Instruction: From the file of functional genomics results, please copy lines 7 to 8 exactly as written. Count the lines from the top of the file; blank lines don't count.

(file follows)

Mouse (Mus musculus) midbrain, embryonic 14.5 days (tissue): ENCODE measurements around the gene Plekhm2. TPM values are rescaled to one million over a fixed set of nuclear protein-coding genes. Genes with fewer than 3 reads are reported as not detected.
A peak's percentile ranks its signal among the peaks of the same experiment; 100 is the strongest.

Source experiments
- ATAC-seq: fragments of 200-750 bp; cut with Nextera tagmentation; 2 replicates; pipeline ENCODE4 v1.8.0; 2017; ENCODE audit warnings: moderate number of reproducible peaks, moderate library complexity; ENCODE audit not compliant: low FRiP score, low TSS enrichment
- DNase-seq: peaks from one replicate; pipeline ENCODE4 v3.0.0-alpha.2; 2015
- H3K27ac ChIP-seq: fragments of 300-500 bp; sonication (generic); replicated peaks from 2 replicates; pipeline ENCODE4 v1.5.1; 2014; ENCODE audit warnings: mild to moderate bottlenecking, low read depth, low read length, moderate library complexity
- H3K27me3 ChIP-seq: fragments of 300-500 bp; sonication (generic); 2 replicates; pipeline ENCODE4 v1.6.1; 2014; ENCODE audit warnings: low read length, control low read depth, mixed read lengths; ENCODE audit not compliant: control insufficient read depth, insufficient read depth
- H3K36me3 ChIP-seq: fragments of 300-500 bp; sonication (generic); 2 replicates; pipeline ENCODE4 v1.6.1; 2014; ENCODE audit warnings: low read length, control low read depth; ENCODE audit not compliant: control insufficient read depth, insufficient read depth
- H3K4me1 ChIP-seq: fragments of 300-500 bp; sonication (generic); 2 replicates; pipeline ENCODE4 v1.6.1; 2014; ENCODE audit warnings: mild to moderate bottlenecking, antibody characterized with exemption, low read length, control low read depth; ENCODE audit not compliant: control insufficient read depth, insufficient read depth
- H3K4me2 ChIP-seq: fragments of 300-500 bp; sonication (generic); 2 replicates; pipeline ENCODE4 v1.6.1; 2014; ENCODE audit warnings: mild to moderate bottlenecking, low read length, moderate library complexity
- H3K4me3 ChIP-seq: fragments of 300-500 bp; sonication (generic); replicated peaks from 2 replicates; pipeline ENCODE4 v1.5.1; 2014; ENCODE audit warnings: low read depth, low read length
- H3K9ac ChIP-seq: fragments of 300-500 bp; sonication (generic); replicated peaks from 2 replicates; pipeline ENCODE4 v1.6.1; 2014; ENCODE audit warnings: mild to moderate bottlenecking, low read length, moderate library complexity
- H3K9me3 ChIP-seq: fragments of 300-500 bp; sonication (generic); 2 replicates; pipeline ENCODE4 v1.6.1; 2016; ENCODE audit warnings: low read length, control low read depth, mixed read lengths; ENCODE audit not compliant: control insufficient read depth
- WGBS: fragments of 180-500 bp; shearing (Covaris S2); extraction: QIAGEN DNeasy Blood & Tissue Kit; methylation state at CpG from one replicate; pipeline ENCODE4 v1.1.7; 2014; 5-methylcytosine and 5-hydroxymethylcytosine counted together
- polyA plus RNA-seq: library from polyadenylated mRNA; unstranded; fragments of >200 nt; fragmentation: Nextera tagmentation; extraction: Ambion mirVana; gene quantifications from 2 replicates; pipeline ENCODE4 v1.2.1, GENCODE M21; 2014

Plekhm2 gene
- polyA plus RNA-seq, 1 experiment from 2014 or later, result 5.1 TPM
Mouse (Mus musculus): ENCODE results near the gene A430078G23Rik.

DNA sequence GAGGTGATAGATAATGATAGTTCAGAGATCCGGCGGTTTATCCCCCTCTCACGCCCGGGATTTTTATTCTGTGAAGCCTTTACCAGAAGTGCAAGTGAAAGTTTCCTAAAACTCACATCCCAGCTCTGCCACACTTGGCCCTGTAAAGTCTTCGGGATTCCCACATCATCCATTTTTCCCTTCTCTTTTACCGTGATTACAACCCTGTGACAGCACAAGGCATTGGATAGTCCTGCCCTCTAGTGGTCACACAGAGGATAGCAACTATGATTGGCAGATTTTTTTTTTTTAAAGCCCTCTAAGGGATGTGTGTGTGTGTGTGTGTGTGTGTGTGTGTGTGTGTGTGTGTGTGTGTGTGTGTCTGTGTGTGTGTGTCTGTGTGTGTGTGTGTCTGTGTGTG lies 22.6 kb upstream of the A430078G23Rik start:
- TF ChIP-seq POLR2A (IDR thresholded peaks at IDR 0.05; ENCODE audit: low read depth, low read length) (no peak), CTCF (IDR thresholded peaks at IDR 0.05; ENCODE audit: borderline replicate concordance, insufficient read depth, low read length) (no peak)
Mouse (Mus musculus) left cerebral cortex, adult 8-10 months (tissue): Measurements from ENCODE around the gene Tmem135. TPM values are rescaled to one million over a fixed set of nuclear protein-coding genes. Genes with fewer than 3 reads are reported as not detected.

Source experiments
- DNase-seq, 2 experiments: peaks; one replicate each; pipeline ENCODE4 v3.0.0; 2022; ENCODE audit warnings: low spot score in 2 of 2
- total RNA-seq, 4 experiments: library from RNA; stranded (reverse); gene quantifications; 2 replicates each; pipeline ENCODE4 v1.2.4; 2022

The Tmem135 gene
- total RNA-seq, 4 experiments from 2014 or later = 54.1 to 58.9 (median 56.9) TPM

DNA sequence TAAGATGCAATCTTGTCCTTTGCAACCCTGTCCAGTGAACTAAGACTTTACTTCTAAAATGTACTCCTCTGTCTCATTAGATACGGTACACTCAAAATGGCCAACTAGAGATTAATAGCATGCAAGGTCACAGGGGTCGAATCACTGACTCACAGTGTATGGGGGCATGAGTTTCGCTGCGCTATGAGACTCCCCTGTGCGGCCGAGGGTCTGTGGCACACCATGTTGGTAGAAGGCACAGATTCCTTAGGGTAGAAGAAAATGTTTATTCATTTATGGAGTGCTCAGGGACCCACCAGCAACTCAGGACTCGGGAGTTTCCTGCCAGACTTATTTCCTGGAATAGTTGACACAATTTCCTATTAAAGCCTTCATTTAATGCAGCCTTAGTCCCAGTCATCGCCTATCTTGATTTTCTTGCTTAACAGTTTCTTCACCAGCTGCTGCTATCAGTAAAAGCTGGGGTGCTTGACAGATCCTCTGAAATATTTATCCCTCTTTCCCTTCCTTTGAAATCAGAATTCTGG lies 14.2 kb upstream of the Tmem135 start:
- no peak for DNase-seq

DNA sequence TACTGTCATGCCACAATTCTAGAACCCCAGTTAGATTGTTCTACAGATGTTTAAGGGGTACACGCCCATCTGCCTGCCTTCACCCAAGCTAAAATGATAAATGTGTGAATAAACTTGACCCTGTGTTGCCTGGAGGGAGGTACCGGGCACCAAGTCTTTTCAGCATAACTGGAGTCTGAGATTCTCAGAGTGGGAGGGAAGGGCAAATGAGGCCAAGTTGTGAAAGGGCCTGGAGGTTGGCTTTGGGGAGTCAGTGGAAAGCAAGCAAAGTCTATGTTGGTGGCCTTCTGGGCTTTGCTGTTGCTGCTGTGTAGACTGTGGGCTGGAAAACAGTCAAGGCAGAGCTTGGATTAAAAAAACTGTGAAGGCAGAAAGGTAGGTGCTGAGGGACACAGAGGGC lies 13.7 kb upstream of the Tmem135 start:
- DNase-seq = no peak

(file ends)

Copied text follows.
- H3K27me3 ChIP-seq: fragments of 300-500 bp; sonication (generic); 2 replicates; pipeline ENCODE4 v1.6.1; 2014; ENCODE audit warnings: low read length, control low read depth, mixed read lengths; ENCODE audit not compliant: control insufficient read depth, insufficient read depth
- H3K36me3 ChIP-seq: fragments of 300-500 bp; sonication (generic); 2 replicates; pipeline ENCODE4 v1.6.1; 2014; ENCODE audit warnings: low read length, control low read depth; ENCODE audit not compliant: control insufficient read depth, insufficient read depth